Colonies of Wildflowers

Here’s Beautyberry, on a little hillside in the far pasture under shade of oaks. I’m seeing lots of beautyberry in other blogs, in gardens. The only beautyberries in my garden are bird-planted. It is a native plant, but becomes a thug when encouraged here, as evidenced by this huge colony.

Beautyberry berries in all their glory. In early summer, when the pale pink blooms are out, they attract butterflies.

Andropogon virginicus —  Broomsedge bluestem, and Solidago.

A colony of young Sumac underneath a Live Oak tree. Later the leaves will be on of the few bright red fall colors we see here. Deer are fond of Sumac berries. I haven’t seen any berries anywhere, but we’ve seen plenty of deer to browse tender shoots before berries form.

Agalinus has formed a colony along the fence near the dirt road, and smaller colonies are forming throughout the pasture. Agalinus is a host for Buckeye butterflies, and I saw Buckeyes visiting but they failed to hold still for photos.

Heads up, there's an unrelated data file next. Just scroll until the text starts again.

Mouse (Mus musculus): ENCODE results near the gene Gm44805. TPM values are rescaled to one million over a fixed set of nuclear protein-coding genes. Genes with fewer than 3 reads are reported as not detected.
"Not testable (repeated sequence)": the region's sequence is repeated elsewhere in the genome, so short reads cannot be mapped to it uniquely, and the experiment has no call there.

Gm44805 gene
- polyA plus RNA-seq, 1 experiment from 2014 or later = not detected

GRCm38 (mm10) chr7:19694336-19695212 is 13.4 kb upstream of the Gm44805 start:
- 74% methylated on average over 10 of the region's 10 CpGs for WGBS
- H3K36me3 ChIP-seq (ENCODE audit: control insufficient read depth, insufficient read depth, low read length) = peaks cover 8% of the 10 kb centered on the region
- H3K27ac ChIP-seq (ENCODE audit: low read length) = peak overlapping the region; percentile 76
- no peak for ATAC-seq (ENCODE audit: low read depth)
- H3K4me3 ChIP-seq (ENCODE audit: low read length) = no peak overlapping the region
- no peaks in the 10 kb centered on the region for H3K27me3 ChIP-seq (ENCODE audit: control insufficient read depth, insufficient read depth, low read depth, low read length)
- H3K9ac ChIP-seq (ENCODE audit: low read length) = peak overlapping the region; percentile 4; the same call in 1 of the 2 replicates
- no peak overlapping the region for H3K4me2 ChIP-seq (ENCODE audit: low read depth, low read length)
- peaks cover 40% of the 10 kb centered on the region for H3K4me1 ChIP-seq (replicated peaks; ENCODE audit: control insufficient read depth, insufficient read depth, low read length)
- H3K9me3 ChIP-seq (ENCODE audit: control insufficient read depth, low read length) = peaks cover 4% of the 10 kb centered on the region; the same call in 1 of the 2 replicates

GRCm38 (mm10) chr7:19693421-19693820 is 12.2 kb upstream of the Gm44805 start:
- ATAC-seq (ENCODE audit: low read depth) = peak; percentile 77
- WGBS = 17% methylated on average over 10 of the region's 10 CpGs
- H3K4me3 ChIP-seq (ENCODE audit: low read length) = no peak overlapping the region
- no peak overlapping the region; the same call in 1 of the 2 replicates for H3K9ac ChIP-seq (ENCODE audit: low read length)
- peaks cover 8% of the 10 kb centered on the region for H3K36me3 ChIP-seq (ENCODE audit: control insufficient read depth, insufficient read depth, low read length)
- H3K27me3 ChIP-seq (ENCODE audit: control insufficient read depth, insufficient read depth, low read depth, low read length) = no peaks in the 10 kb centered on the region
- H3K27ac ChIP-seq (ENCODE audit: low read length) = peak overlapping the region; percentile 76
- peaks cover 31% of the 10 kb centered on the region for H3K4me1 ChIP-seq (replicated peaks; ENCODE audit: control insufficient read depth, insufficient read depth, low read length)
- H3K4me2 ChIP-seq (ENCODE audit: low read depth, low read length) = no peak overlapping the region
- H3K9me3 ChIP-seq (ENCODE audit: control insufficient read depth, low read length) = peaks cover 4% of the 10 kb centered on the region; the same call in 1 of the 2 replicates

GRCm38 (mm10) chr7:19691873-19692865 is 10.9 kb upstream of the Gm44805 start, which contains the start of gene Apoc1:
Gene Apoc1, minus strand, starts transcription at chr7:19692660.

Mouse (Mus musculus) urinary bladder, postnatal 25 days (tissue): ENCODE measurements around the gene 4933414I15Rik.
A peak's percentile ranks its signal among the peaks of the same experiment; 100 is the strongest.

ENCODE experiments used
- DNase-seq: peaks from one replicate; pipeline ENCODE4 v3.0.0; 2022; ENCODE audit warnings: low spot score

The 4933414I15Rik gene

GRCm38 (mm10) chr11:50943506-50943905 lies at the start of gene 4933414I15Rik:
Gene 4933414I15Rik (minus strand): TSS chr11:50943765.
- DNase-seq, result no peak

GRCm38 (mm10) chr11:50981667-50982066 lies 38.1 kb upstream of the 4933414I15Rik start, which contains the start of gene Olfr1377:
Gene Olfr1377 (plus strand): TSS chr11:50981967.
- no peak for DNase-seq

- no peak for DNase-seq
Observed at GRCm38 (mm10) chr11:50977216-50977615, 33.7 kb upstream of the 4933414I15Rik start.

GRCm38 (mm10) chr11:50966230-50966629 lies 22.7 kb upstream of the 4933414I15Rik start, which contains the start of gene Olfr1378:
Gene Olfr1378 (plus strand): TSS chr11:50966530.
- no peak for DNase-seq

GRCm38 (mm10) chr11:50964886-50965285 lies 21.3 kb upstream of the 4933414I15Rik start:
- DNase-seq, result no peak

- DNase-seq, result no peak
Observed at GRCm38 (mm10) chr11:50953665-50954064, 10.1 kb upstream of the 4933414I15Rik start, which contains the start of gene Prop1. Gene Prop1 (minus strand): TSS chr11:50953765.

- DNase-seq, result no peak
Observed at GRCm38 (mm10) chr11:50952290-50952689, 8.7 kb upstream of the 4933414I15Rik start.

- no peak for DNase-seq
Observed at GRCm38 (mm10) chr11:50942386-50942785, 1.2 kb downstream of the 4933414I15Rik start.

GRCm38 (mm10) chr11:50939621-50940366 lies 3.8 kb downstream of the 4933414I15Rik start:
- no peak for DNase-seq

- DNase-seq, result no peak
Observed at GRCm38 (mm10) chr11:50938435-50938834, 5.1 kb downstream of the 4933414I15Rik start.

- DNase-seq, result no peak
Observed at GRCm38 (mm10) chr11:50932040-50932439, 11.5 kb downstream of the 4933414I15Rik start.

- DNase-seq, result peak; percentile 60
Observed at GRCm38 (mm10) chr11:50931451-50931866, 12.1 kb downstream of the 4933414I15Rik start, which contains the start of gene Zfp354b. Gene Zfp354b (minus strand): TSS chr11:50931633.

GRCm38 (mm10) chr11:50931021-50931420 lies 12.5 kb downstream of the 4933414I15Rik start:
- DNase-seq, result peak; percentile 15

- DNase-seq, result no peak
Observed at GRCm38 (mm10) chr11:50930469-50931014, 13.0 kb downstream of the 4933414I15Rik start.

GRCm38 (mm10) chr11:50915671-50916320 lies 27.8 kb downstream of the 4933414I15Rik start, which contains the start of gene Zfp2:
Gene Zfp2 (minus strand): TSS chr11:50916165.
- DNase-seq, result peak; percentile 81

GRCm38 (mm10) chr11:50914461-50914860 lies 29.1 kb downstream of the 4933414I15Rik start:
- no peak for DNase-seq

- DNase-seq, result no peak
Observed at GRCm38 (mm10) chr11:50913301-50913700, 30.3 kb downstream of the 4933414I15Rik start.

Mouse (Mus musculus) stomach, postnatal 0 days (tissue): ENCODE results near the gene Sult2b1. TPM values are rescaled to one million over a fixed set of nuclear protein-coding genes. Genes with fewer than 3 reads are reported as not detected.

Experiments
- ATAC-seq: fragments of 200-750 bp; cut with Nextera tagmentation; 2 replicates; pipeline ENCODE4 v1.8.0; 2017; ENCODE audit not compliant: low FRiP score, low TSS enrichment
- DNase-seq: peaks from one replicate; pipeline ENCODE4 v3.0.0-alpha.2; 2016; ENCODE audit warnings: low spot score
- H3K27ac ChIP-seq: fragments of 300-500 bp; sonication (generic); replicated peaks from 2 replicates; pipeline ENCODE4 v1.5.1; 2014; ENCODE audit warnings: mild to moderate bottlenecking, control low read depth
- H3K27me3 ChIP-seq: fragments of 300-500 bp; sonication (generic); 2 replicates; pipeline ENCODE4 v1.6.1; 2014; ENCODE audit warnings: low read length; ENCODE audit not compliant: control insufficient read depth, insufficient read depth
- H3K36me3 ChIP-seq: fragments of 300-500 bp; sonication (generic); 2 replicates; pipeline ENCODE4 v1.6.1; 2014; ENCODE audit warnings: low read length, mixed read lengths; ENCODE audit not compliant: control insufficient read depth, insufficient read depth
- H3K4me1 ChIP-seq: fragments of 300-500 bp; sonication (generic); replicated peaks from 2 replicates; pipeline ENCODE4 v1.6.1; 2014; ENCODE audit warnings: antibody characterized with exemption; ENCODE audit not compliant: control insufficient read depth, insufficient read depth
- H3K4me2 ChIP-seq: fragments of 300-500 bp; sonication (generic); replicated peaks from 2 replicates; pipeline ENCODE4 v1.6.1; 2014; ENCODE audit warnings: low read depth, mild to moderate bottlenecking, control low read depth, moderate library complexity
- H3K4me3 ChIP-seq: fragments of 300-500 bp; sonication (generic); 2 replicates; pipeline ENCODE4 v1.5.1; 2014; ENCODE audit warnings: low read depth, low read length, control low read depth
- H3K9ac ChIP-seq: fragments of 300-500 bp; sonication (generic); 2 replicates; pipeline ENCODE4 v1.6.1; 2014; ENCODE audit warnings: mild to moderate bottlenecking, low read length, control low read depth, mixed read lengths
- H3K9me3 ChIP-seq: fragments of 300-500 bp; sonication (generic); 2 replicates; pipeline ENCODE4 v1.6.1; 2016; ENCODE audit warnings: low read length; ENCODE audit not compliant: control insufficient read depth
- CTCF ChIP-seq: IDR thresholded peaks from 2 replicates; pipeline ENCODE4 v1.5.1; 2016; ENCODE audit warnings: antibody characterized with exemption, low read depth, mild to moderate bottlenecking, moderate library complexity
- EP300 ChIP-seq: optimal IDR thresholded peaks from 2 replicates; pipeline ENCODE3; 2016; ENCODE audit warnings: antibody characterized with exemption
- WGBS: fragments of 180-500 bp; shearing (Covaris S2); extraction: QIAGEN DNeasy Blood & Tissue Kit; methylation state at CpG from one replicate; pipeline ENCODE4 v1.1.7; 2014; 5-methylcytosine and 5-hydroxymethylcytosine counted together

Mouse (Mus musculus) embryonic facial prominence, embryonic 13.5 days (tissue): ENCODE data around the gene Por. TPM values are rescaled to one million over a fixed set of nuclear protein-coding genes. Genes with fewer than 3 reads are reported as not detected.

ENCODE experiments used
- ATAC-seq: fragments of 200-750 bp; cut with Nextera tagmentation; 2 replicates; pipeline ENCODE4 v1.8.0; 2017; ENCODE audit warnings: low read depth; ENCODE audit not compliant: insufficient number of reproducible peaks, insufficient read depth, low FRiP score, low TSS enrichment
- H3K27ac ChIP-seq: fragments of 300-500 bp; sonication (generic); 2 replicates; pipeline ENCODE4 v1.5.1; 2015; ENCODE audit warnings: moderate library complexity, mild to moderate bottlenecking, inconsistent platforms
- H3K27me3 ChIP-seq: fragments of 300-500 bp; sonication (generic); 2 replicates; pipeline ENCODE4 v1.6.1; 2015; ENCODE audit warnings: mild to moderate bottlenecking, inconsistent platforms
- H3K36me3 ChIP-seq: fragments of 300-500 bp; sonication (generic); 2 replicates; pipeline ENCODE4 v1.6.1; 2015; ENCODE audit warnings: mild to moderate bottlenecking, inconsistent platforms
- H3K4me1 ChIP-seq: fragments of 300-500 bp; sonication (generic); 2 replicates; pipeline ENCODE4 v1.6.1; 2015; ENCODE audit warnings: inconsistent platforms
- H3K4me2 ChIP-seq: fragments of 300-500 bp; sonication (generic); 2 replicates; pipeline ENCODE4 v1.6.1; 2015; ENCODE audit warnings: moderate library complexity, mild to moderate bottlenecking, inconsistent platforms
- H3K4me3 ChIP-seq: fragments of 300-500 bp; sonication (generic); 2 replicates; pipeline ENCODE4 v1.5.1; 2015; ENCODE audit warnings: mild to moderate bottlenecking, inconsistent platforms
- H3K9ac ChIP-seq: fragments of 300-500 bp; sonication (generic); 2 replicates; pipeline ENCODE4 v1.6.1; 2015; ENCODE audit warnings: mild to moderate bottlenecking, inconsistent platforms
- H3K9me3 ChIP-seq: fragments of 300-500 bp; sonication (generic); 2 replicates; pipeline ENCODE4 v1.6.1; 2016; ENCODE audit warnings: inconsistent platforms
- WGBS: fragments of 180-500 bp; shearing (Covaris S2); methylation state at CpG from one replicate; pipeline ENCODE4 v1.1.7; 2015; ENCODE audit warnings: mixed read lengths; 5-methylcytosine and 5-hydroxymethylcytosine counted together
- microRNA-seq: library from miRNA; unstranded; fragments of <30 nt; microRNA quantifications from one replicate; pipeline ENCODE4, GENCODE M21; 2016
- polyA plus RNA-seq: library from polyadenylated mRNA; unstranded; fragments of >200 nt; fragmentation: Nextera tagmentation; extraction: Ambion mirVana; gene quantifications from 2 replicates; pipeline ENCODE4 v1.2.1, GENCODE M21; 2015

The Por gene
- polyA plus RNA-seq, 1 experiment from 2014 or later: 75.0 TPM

1. Laura Gardens in Desert

     /  September 24, 2009

    That is wild country! Those beautyberrys are an unusual pink, perhaps that is unedible pink.

  2. Hocking Hills Gardener

     /  September 24, 2009

    I just love the purple berries on the Beautyberry bushes.

  3. Rosey Pollen

     /  September 24, 2009

    These are photos that remind me of Little House on the Prairie. So serene, I love the beauty berries!They are NOT edible, right?

  4. gld

     /  September 24, 2009

    I really enjoy seeing the natural plantings. It gives me a better picture of your area. I have never been farther south than northern Arkansas!

    We do share some of the same plants.

    Do you know what kind of sumac?

  5. Tom - 7th Street Cottage

     /  September 23, 2009

    I have really enjoyed the last few posts. Thanks for the visual stimulation and information.

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